I am on the Florida panhandle, so essentially at sea level. Don't quite know what to make of it, and again, it only causes a problem in terms of my observance of the 400 ft. altitude limit, (Phantom is clearly confused as to that) and certainly in terms of RTH.

    Thoughts? Again, I think I have a really good P2v+, and trust it and how I am handling it, but this is puzzling!
     
  5. pdantoni

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    I'm having the same exact problem. Performed both the Basic and Advanced Cali. Mods are all within thresholds. If I monitor the altitude while the P2V+ is sitting on the kitchen table, the Altitude will slowly rise and fall between -125 and +125.
     
  6. Perdidoflyer

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    To be honest, I am a bit surprised that my clearly technical question (after doing EVERYTHING correctly pre-flight), altimeter, as displayed on my iPhone, always starts out at -300-ish ft. altitude, but after 5-10 minutes of flight, constantly watching altimeter reading, it becomes more or less accurate. As I have contended, this is important for a variety of reasons, including observing the 400 ft. ceiling, your RTH altitude setting, Failsafe, etc.

    Perhaps I am the only one having this problem? Otherwise, I have had a totally satisfactory experience with my Phantom, so perhaps it is just me and my Phantom?
     
  7. Mako79

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    The imu has a pressure sensitive barometer that helps calculate altitude. Barometers work by pressure. Heat affects pressure. Therefore the cold phantom will have a different reading to warm phantom.
     
  8. Perdidoflyer

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    Thanks for the info...so simply allowing Phantom to sit on the ground, after GPS/home established, compass orientation, will allow it to warm up, or do I do what I have been doing, which is hovering nearby, wasting battery, until altitude becomes more realistic. In other words, does Phantom/the IMU warm up pre-flight, or only during flight?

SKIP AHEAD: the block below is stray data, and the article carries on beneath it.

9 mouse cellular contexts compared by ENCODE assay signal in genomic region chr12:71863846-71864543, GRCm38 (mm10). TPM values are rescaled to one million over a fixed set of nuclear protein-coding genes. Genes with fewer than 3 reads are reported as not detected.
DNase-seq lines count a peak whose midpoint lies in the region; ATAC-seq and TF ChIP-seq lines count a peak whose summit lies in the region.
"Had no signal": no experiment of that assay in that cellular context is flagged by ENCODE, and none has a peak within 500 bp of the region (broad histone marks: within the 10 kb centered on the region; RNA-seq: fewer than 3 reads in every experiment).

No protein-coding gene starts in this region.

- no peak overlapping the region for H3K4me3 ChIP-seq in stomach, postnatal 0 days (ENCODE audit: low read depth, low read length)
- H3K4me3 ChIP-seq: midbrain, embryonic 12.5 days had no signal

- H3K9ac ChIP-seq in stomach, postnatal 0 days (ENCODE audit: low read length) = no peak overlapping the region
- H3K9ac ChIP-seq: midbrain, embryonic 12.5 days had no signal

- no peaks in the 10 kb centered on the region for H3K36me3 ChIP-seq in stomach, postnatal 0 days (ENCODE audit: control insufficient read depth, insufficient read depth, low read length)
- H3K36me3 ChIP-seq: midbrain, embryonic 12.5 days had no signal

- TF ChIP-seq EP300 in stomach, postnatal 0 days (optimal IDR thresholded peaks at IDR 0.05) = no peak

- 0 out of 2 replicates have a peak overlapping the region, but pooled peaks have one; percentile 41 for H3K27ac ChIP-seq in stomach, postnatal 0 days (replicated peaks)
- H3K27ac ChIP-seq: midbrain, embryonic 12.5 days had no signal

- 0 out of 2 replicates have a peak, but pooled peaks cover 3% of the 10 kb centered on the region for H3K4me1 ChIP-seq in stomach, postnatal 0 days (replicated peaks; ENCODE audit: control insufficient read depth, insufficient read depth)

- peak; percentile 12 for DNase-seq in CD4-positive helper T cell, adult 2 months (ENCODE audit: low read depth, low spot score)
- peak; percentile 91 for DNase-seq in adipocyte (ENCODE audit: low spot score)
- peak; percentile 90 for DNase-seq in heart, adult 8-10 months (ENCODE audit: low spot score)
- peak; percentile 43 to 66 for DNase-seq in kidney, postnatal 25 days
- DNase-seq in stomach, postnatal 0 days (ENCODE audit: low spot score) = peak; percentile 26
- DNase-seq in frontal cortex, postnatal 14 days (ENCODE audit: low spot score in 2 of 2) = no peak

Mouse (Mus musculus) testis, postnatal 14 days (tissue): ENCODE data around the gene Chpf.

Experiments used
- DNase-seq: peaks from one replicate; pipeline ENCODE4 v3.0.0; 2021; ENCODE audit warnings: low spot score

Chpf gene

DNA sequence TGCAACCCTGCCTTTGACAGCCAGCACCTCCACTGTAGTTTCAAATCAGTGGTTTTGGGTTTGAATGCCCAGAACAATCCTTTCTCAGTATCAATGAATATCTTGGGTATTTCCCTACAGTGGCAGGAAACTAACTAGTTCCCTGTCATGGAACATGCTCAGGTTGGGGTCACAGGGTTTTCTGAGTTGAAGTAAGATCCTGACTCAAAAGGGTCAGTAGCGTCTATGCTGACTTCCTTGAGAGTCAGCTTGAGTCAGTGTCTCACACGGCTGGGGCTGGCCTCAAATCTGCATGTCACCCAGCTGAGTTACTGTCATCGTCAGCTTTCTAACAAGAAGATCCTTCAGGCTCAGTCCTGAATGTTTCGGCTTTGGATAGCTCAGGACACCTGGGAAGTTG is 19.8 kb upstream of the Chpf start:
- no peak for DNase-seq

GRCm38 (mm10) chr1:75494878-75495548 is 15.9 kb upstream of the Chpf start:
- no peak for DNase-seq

9. rwskinner

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    Power cycling the bird zero's the altitude so what I've been doing is turning on the bird, then give it a few minutes while doing all my preflight stuff, then I power cycle the bird and reconnect and the altitude is much more realistic. Pain in the rump, yes, but it seems to work. Some act like this is normal but I sure never noticed it until after I performed my first advanced calibration. I must admit, my first few flights, I was more concerned about watching the Phantom than the telemetry data so maybe I just didn't notice it.
     
  10. Perdidoflyer

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    Interesting - I will give it a try, and thanks!
     
  11. N017RW

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    Unfortunately the barometer is not meant for accurate altitude reading over the course of a flight.